Very politely Geoffrey Cox QC, the Attorney General, refused. He answered all sorts of questions with apparent frankness, but would not agree to surrender the actual document. It was confidential advice from him to his client (the government), and it was “not in the public interest” that it should be disclosed.

But there was a contradiction at the heart of his argument. He would answer any questions MPs asked him but, of the document itself, he said there was “nothing to see”. Then he said it was not the sort of thing to be made public during negotiations and therefore “not in the public interest” for it to be disclosed. If there was indeed “nothing to see”, why the secrecy? Where was the threat to the public interest?

Parliament decided not to stand for this. The next day, on 4 December, the Commons passed a motion finding the government in contempt of Parliament for refusing to publish the Attorney General’s legal advice as requested. The motion condemned the decision not to release the “full and final” legal advice and ordered “its immediate publication”.

A victory for Parliament and transparency, then? Not so fast. The government responded to being found in contempt of Parliament by publishing some of the Attorney General’s legal advice, but not all: only the legal advice relating to the backstop. It has not released the “full and final” legal advice as demanded by Parliament. In other words, the government acted like a defiant schoolboy, giving a half-hearted pretence of obeying the headmaster while sticking two fingers up at him behind his back.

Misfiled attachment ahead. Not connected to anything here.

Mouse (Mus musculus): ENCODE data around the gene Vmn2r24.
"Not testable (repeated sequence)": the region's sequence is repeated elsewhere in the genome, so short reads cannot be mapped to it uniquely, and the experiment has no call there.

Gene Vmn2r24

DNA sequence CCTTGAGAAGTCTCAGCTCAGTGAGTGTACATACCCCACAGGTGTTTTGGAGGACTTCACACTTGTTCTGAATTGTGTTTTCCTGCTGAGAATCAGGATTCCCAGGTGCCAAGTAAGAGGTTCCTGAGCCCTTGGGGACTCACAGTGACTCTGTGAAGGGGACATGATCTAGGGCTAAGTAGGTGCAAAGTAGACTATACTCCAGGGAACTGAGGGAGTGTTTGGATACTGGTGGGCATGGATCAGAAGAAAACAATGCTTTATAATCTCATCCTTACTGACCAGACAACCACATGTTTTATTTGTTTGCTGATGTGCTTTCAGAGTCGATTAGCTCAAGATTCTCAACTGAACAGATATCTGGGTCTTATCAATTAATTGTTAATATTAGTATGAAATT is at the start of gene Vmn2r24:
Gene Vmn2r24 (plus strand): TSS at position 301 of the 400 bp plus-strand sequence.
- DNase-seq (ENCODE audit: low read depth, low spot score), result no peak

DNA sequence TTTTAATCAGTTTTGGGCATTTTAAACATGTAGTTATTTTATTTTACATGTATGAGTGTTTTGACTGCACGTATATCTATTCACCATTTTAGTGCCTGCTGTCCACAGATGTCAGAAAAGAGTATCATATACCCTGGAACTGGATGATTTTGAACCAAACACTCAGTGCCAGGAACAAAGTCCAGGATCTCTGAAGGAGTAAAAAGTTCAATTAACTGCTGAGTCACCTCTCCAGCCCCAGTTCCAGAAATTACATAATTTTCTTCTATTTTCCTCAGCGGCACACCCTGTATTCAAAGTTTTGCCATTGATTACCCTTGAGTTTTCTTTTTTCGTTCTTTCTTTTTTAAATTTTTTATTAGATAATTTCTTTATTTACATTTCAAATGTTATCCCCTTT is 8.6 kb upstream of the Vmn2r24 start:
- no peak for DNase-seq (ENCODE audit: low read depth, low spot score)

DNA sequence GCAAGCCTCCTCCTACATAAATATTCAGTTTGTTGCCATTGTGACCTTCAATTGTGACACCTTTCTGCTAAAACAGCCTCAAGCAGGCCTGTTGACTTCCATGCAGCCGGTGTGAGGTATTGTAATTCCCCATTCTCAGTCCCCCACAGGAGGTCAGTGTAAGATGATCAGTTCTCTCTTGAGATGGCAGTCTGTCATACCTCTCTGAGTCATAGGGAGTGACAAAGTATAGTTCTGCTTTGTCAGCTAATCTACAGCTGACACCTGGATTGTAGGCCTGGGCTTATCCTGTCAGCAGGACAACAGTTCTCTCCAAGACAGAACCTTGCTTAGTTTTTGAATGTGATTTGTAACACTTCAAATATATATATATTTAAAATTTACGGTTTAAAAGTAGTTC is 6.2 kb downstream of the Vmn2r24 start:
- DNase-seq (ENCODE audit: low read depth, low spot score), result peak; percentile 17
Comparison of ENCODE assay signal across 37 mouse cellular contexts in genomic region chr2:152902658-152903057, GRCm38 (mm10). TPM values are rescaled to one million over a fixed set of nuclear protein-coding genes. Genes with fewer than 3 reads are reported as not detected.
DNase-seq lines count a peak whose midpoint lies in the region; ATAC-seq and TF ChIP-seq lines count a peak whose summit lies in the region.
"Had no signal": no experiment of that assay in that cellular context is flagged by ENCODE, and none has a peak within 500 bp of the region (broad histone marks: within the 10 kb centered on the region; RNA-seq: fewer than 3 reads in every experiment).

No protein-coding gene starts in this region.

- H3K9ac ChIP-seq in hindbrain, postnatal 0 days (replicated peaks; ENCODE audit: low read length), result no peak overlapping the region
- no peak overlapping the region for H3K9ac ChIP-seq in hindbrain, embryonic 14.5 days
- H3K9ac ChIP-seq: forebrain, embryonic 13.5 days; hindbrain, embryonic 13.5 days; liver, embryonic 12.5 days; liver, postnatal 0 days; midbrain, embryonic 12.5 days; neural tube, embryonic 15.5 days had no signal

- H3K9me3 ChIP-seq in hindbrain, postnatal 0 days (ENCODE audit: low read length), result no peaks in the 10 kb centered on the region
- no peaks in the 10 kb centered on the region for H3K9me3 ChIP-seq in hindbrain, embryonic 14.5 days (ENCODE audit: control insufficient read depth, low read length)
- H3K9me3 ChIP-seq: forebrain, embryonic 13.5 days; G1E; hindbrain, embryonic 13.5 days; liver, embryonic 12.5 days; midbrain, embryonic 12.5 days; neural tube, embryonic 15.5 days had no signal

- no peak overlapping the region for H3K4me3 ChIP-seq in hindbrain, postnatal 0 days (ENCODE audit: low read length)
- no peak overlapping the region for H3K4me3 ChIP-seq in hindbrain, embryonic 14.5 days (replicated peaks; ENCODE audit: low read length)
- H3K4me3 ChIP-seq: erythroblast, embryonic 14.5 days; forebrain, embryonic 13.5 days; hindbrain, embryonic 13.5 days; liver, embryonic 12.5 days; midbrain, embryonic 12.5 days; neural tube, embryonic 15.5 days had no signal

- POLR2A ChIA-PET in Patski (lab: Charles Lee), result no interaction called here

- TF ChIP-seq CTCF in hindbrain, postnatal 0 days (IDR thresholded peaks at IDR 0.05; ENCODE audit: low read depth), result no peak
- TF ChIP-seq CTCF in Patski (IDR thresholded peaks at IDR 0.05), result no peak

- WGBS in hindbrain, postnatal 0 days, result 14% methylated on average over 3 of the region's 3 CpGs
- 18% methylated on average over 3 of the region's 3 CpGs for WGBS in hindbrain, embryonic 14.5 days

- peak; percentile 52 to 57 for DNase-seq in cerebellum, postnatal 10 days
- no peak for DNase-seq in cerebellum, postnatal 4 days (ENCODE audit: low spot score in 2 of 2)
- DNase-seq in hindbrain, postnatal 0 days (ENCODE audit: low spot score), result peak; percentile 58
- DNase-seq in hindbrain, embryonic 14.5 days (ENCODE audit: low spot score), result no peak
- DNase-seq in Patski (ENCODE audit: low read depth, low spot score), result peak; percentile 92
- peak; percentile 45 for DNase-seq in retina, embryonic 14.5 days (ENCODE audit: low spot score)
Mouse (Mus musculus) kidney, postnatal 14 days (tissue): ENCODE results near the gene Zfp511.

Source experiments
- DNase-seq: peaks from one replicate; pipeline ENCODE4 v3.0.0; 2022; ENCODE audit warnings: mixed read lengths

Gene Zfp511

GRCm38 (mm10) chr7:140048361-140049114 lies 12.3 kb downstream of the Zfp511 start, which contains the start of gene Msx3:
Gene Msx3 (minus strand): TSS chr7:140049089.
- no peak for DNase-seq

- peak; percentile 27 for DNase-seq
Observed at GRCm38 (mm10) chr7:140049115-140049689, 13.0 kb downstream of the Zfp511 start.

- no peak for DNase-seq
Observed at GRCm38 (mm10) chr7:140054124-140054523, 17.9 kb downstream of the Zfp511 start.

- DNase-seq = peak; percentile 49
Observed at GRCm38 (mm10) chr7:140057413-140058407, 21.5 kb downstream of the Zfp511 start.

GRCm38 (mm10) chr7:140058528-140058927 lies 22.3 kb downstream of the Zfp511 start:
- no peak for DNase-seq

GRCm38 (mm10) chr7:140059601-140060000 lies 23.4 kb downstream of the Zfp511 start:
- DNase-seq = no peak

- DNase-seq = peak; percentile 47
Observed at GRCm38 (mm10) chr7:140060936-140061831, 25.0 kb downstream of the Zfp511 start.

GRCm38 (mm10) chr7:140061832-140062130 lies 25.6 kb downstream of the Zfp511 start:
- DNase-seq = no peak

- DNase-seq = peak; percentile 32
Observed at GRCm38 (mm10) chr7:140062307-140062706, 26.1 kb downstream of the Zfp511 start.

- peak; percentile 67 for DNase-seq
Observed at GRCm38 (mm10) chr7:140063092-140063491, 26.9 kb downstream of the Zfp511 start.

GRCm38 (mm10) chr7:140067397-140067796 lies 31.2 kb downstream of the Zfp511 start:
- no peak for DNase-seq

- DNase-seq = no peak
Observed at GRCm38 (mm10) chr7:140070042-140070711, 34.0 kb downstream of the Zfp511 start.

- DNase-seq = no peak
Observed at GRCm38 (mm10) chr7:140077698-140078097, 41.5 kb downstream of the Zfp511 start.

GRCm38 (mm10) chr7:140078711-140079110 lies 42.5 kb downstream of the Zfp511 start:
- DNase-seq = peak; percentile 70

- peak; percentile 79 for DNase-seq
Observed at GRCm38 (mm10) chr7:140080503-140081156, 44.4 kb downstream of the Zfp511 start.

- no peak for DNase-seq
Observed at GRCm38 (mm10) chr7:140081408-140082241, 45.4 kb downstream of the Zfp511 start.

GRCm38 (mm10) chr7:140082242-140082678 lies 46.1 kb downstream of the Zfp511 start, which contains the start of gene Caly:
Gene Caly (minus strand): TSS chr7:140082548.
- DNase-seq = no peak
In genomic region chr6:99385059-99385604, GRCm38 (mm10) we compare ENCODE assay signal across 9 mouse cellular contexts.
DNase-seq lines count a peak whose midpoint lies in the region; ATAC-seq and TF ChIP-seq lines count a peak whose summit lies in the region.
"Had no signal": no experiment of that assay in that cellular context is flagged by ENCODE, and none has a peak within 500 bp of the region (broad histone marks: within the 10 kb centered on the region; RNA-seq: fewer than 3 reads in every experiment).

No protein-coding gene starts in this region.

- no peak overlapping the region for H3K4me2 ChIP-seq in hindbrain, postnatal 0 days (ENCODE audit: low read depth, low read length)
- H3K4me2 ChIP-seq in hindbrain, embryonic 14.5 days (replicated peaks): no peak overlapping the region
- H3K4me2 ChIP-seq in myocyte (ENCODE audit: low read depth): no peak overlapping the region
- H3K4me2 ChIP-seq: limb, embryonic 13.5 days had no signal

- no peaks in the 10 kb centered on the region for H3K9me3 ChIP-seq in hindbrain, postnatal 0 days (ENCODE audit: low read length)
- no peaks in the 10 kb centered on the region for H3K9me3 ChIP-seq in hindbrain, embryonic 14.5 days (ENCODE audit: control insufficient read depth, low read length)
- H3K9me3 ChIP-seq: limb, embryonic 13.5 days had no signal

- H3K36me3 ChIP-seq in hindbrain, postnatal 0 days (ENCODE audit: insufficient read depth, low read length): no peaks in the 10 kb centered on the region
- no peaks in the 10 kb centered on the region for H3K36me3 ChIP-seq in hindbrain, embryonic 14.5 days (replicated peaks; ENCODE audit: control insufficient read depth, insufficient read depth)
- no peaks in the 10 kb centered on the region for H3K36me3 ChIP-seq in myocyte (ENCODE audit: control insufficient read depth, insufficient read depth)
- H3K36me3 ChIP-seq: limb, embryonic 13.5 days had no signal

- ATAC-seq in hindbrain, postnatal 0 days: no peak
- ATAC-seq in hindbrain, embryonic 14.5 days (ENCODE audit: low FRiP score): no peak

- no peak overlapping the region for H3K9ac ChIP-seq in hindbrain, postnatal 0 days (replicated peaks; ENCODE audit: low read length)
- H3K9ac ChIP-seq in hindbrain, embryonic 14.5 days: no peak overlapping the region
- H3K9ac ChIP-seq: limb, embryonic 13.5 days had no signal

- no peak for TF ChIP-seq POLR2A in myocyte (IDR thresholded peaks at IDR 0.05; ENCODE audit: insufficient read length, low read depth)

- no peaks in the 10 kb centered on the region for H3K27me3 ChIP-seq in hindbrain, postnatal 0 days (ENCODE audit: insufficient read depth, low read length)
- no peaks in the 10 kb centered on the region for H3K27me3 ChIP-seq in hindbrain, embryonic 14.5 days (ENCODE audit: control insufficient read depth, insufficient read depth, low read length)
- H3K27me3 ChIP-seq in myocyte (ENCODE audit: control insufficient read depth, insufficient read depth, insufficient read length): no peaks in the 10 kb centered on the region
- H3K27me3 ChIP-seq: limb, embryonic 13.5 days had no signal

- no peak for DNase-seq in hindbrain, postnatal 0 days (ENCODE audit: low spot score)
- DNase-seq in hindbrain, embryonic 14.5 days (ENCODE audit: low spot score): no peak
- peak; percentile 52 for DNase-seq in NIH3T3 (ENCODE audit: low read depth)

What is most incredible of all is that Parliament has let the government get away with defying it. Sir Bill Cash MP alone has pursued the matter, but May has simply swatted aside his repeated enquiries about the rest of the legal advice that must surely exist. Nor has there been the slightest hint of media outrage that the government remains in contempt of Parliament. So much for the press being the watchdog of democracy.

The legal advice relating to the backstop was damning enough. It confirmed what was already widely feared: that the backstop could potentially continue indefinitely; it would not be possible for the UK to escape from it without EU approval. Who knows what other legal nasties are lurking in May’s deal? Independent lawyers and researchers have warned of plenty, but any legal advice the government has received on them looks set to be kept under wraps for another thirty years.